It’s quite likely given how the She Bears view Lynesse and that they are given favourable treatment by George that this is his view.

Quote

But again he’s criticising the judgement of character that those men had in falling for those women.

I dont think its favoritism, it's just contrast. Cat thinks she is similar to Lynesse because she couldn't be tough enough like the Mormont women, using axes and shit. But still House Mormont faces tragedy at the Red Wedding even if they are "tough as nails." It's not all about jewels for Lyness either - Jorah says Lynesse wanted to be somewhere warm. Can't really blame her there. It sounds like she is spending extravagantly to cope with the huge change in her environment. It's relatable. I spent a lot of our household's money when I moved across the country as shopping therapy, and I resented my husband for not earning more. Am I one of "those women"?

Edited by Rose of Red Lake

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On 2/20/2021 at 2:17 PM, Alyn Oakenfist said:

So, is Jorah worse than we're led to assume?

He's grey.  Just the sort preferred by the author.  Jorah sold poachers to the slavers.  I had no illusions about him being a nice guy.  But I appreciate his transformation into a loyal protector to Dany.  I can forgive Jorah for his past as long as he continues to protect Dany and her interests.  

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38 minutes ago, Rose of Red Lake said:

I dont think its favoritism, it's just contrast. Cat thinks she is similar to Lynesse because she couldn't be tough enough like the Mormont women, using axes and shit. But still House Mormont faces tragedy at the Red Wedding even if they are "tough as nails." It's not all about jewels for Lyness either - Jorah says Lynesse wanted to be somewhere warm. Can't really blame her there. It sounds like she is spending extravagantly to cope with the huge change in her environment. It's relatable. I spent a lot of our household's money when I moved across the country as shopping therapy, and I resented my husband for not earning more. Am I one of "those women"?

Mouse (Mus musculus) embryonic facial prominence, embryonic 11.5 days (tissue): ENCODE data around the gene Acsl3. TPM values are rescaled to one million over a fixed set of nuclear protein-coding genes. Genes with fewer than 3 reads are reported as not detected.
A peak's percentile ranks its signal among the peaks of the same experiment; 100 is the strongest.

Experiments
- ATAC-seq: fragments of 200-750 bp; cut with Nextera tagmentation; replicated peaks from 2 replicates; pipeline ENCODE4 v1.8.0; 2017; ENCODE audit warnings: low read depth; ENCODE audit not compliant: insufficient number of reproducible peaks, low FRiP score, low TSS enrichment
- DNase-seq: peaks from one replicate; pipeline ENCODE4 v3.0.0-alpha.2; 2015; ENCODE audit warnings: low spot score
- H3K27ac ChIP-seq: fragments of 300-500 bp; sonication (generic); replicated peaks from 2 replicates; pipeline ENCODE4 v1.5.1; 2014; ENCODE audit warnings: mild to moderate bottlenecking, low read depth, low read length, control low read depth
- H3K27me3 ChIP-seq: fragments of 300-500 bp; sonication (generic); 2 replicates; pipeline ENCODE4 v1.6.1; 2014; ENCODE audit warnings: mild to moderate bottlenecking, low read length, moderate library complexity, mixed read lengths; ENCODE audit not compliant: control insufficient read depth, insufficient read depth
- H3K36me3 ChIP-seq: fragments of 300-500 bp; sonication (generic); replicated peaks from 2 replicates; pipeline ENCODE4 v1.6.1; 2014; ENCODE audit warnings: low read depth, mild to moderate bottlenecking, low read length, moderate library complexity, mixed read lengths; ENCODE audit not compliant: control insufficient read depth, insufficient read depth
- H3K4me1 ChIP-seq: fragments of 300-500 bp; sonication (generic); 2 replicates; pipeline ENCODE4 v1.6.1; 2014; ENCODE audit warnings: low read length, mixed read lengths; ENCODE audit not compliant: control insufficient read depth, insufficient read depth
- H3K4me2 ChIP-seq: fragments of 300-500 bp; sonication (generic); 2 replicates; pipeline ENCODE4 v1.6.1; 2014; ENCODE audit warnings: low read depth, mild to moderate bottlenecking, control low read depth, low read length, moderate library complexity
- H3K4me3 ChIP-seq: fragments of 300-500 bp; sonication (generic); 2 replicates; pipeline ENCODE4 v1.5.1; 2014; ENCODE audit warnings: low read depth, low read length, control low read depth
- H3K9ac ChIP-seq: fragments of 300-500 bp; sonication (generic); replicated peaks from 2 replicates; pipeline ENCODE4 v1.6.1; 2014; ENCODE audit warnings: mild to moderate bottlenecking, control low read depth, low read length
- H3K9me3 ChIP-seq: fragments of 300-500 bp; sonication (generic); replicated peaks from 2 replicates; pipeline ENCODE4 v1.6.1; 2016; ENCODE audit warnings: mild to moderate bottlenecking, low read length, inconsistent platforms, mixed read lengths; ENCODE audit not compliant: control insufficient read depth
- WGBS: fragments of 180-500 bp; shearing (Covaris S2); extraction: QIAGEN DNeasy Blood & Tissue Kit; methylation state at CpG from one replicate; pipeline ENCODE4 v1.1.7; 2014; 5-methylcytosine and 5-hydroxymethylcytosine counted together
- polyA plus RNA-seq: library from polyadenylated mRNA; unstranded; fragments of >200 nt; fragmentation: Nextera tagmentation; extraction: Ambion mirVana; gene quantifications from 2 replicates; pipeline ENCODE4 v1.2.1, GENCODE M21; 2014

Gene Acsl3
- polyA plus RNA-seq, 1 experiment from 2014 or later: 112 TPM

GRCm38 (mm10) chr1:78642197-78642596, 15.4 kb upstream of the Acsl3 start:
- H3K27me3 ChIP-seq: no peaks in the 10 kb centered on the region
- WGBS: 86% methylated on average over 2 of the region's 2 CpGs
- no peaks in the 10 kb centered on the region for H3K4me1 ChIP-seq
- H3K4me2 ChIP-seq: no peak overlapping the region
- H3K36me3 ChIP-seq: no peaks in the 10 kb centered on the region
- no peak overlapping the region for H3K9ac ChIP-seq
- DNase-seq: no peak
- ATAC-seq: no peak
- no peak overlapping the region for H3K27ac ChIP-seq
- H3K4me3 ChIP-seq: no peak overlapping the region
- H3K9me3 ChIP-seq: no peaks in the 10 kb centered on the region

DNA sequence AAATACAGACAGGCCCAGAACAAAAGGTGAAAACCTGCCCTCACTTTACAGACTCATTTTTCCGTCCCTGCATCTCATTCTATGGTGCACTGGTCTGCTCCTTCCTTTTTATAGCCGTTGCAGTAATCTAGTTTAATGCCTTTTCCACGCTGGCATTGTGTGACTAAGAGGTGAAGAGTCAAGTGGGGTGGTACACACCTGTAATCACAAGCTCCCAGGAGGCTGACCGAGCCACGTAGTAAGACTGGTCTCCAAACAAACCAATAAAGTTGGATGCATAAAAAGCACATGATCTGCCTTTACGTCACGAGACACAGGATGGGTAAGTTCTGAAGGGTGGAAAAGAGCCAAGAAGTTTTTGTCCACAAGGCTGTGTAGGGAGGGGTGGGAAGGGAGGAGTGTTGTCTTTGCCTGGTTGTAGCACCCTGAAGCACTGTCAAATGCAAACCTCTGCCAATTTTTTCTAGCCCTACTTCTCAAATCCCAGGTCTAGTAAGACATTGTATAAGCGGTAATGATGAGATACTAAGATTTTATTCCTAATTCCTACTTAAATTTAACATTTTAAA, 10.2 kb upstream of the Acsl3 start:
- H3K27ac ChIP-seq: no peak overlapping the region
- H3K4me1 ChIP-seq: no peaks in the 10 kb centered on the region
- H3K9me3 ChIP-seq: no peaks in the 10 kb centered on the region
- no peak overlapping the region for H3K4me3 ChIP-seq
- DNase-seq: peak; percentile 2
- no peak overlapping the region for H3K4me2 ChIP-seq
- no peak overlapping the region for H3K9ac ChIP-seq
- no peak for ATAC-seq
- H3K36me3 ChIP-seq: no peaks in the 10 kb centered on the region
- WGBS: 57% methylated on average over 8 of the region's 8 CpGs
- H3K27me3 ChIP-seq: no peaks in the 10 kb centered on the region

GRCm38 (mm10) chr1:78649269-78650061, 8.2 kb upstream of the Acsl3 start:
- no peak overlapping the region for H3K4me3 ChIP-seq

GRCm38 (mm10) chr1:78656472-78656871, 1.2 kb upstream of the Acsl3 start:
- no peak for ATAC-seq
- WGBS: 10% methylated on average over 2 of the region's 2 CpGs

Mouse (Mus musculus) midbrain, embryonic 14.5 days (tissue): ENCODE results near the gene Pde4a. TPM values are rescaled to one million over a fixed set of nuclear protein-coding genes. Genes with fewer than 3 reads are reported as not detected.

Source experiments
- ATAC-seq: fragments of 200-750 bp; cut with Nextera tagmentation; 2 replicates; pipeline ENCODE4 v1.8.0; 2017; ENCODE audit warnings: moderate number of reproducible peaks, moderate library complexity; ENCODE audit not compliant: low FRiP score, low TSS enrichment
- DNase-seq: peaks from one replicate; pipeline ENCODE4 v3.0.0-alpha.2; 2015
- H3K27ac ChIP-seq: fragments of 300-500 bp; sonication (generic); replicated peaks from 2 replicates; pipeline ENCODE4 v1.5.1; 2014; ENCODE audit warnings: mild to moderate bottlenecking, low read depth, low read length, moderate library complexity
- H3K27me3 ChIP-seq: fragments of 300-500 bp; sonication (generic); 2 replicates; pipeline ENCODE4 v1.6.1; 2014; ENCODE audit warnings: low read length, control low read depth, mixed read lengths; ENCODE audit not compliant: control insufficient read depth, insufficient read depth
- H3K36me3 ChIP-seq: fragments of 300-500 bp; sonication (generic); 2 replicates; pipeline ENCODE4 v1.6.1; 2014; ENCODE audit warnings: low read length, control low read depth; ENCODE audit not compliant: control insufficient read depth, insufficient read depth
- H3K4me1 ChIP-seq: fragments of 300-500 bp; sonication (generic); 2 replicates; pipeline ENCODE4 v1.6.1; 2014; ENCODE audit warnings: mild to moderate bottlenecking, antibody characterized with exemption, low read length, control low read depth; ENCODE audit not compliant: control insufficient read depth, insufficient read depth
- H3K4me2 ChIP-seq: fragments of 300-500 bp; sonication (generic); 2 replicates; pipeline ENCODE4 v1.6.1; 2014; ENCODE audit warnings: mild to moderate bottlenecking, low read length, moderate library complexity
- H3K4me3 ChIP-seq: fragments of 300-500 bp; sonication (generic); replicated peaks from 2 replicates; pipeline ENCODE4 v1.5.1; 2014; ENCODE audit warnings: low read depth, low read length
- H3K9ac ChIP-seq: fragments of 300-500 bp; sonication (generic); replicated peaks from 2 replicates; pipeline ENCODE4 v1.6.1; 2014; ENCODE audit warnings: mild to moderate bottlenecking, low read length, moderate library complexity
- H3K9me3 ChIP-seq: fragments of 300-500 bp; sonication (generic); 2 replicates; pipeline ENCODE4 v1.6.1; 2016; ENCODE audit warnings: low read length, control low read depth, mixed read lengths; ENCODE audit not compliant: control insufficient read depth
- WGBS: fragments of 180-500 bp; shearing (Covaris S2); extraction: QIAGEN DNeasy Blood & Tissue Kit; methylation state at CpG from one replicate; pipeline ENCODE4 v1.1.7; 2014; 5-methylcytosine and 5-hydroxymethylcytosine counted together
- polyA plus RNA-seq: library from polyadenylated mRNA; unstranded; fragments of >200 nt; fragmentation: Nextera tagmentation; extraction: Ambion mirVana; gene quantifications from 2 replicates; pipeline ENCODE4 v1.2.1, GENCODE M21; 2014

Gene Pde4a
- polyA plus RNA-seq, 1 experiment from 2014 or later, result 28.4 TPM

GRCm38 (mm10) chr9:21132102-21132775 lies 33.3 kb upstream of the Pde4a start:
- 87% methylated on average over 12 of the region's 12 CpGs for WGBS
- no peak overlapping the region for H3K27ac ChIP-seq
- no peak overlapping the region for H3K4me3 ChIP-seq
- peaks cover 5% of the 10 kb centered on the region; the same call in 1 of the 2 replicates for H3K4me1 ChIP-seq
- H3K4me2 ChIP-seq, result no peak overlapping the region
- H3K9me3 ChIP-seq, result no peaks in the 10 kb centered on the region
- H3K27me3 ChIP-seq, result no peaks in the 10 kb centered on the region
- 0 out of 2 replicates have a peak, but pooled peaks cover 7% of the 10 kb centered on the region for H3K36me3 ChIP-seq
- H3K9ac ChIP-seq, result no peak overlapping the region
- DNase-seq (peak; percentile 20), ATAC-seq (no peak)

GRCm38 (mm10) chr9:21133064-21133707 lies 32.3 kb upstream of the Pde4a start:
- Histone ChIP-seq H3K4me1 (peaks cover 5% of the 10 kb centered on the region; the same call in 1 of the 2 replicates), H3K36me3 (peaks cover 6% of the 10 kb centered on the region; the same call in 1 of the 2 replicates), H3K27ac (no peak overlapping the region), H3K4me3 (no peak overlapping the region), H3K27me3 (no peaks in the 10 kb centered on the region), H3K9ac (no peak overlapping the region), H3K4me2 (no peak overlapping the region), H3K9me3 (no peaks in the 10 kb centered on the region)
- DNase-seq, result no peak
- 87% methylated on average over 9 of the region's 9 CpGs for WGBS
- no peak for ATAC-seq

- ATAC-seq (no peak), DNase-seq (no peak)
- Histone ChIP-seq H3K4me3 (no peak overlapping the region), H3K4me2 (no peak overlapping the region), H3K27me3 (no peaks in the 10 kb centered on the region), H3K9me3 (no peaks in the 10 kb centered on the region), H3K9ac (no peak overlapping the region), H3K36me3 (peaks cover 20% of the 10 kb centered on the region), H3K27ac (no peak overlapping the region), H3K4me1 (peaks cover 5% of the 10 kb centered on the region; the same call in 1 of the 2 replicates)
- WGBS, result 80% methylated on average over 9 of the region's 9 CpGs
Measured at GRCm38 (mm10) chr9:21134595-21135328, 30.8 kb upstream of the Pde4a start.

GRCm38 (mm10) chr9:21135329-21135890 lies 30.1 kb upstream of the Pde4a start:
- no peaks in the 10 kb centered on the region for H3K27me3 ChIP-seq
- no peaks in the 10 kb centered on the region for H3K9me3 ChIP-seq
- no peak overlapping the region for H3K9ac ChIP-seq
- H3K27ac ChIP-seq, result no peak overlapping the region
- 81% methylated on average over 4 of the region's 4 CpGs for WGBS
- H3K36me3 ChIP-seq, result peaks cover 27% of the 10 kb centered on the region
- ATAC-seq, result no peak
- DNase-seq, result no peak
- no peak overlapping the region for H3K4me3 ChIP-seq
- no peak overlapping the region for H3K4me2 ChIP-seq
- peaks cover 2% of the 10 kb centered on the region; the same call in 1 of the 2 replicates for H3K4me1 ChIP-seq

TBH I never got how a man ruling an island the size of Iceland can’t afford a bard and sundry luxury items for one woman. It’s a little bit off. Plus he wouldn’t be the first absentee Lord or could have taken up court service in a warmer climate. I mean if he is a military guy he could offer to be a Varangian style mercenary at Oldtown for her father. The situation is kind of suspect.

George frames that as a martyrdom at the Red Wedding. So he makes us like Dacey and Maege to put some faces to the brutality of the Red Wedding. Rather than it be some miserly Glover let’s focus on the down to earth cool warrior women being killed by the Freys. It’s why the Reeds and Mormonts are so pro Stark, it’s part of George framing the Starks as good if these virtuous little guy Houses are so beholden to them. So I think that does set Jorah up as a prodigal son type character and that requires some sympathy from his family. It’s setting up him leaving Dany for his family by joining the NW.

I think that’s George having a sly dig that she should have known who she was marrying. Which is him knocking the whole love at first sight story and that they haven’t thought this through. It’s right next to the wall how would you not know it was cold?